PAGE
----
1. Pingback: The Aftermath « Survivors Connect Network

  2. Brilliant post, as is all your writing, truly. I hope you were able to find a new job since you wrote this. It’s really hard out there employment-wise for anyone not born into some sort of privilege. If I were in a position to hire people, I wouldn’t think twice about hiring someone who told me they have a huge employment or school gap due to prostitution, if they seemed able to do the job. I know most employers wouldn’t know what to do with such honesty and information, which is very unfortunate because if you think about it, prostituted women have got to be some of the smartest, savviest businesswomen around to have navigated through the industry. I feel the same way about addicts — it takes some real brains and resourcefulness to be able to find and score drugs all the time. Drug addicts are some of the most successful capitalists out there. Just sayin.

    I hope you’re faring better these days in the non-prostituted world. I know it’s not easy, because the culture we live in is weird, harsh, and not too receptive to humanness (though sounds like the world of prostitution was very much this way, maybe just different, and more blatant and extreme?) . Your humanness shines through your words and I hope you find yourself in and among more and more human spaces and people and able to find employment that is meaningful. It’s all any of us can hope and strive for.

  3. p.s. I do not mean to say that prostitution is a business like any other, because that’s not how I feel at all, since being raped & tortured are nowhere near “jobs”. What I meant was that some skills and survival strategies used in the sex trade are skills and qualities that can be carried over and used in other areas of life, including employment, e.g. the brain power used to assess and deal with situations and people.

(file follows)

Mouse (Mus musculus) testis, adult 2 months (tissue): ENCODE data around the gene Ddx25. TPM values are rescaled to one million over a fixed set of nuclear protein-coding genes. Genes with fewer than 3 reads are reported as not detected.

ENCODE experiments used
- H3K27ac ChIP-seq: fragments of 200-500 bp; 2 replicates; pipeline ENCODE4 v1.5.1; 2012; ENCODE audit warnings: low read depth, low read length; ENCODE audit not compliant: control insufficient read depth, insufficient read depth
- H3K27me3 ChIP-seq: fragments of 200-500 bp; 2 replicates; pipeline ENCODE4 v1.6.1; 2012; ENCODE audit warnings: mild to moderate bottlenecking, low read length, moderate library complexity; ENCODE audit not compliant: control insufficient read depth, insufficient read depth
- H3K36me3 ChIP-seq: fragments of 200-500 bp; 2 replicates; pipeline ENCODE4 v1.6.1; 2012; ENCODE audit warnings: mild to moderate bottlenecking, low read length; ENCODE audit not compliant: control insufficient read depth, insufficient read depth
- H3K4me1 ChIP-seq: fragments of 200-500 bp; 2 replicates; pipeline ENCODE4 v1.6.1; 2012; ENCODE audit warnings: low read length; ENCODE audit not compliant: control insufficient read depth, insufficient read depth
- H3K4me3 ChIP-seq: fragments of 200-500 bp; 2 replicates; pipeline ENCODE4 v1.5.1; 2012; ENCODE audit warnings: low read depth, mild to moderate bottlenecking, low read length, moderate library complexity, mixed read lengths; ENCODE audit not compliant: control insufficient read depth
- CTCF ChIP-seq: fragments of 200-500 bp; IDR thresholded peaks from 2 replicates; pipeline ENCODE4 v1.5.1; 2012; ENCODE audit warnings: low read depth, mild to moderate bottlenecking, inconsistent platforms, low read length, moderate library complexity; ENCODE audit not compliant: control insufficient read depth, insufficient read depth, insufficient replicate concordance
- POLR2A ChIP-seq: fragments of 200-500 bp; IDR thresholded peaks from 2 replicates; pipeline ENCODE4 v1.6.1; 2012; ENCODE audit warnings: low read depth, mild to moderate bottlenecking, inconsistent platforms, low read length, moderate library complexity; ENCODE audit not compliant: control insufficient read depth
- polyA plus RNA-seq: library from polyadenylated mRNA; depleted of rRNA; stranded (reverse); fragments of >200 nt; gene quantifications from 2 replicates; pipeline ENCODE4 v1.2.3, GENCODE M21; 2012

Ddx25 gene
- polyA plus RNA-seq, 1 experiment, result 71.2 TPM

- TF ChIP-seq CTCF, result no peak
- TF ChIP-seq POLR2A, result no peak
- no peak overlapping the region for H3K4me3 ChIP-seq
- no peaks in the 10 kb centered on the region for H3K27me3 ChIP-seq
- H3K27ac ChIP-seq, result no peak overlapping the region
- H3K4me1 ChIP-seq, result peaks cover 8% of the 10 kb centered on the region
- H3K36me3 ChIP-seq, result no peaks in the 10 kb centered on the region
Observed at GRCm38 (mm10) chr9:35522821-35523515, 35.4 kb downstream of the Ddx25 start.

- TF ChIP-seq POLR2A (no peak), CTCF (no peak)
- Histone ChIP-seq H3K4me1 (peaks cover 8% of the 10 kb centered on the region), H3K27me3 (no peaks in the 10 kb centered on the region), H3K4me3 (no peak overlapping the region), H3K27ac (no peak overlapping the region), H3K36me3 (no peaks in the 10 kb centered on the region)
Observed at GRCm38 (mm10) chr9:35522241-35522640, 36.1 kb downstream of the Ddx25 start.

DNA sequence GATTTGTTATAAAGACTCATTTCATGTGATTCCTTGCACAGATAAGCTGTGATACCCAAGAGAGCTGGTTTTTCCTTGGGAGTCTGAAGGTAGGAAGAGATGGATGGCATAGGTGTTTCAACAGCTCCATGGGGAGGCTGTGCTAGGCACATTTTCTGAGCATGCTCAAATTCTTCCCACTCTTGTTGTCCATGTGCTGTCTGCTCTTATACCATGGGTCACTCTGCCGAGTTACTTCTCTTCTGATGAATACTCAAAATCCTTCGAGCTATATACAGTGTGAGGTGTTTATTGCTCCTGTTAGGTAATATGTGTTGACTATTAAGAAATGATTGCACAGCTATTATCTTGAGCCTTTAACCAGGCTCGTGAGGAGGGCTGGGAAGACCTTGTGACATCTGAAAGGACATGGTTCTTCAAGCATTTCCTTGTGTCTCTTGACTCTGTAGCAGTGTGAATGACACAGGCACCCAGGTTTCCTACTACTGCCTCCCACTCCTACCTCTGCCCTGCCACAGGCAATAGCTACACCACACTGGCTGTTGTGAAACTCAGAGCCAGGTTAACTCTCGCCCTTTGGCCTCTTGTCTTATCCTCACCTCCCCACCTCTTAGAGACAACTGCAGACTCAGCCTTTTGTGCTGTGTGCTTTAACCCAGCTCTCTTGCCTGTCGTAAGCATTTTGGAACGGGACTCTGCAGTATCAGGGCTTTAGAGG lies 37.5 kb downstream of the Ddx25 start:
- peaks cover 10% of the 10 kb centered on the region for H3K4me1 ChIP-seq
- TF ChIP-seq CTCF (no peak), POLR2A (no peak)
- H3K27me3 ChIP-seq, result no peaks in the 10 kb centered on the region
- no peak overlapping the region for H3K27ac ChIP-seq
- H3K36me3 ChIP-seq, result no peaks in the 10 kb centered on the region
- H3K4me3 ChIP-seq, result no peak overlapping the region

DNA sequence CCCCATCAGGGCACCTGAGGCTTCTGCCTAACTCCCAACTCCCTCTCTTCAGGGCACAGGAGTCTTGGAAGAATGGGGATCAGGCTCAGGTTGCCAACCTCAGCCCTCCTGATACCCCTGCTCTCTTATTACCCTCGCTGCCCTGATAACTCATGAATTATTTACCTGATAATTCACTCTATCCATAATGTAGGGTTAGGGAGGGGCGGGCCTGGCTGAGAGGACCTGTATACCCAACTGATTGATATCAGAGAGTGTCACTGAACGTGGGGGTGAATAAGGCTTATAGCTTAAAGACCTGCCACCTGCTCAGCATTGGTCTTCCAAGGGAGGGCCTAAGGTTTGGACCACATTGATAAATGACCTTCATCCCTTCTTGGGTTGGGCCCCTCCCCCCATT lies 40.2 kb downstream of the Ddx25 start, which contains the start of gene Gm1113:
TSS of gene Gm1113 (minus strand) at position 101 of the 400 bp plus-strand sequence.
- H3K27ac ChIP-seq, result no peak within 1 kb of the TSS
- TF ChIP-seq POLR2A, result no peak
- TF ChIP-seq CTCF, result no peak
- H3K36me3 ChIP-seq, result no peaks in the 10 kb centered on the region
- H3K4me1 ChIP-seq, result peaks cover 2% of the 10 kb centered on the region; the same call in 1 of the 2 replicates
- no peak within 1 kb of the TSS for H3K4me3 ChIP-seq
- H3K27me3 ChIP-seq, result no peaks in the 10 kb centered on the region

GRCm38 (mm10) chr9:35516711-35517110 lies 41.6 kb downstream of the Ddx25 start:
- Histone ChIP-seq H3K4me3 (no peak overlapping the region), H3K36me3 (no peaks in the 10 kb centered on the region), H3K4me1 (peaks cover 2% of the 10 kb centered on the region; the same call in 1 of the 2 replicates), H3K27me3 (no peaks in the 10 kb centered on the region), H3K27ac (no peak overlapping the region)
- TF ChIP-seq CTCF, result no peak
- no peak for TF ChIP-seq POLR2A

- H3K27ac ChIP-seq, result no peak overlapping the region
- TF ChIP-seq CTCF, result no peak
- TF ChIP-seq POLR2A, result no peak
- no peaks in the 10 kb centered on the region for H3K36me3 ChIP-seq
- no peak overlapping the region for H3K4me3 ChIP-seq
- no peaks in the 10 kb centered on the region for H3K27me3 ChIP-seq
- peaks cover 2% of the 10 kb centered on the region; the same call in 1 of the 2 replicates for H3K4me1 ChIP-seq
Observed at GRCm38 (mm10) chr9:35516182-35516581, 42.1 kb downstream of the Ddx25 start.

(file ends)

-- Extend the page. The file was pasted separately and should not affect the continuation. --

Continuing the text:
4. For me, the difficulty has been to navigate the overwhelming hypocrisy that also exists in the ‘civilian’ world. To see that a dental assistant can be fired because she is ‘too irresistible.’ You probably know the case. It was the wife of her boss that was most insistent she be fired. So many women follow the ‘straight and narrow’ path of social correctness and etiquette, only to be rewarded with such actions.

    As a woman who has been prostituted, you try to come out here into the ‘real world’ and do the ‘right thing,’ but you still see the ugly mug of a punter masked by his position as CEO, judge, what have you. It’s a very painful awareness and one of many disturbing insights one earns as a former sex worker. That is a ‘gift’ from my experiences in prostitution I’d rather not have received. But I suspect will always be with me.

    I worked in the UK in a sauna and also here in the US, independently. I am an American citizen. Punters, johns, it’s all the same thing to me. Predictably universal. It’s hard to be out in public, spotting men who seem to me to have the profile of a ‘john’ and then having to be polite to them. Same goes for those who would interview me for ‘straight gigs.’ I had the misfortune once of interviewing for a city court position, only to have one of the interviewers proposition me for a ‘session’ when he found my online ad, which did not in any way, shape or form reveal my face. When he found out it was me (I sent a face pic out whenever receiving a private inquiry, perhaps foolishly), there was total radio silence. Quite understandably.

    Suffice it to say, I am having a very hard time reconciling the two worlds, which many times have revealed themselves to be one and the same thing anyway. How does anyone who has done this type of work manage that?

    Anyway, thank you very much for your valuable observations and for telling it straight. Thankfully, this is far from being one of those blogs that advises women that pole dancing classes could work wonders for their self esteem…

  5. Thank you. I came across an interview, you and Megan Murphy.

    Your strength and endurance leaves me gobsmacked. I think in the environment of political correctness treating prostitution as a capitalist transaction diminishes us all, because it is women who are the ‘labourers’ and we are sanitised more and more by the extremes of ‘legal brothels’ and the ‘woman as madonna/whore’ and complexity and messiness of life gets undermined.

    Wishing you every success.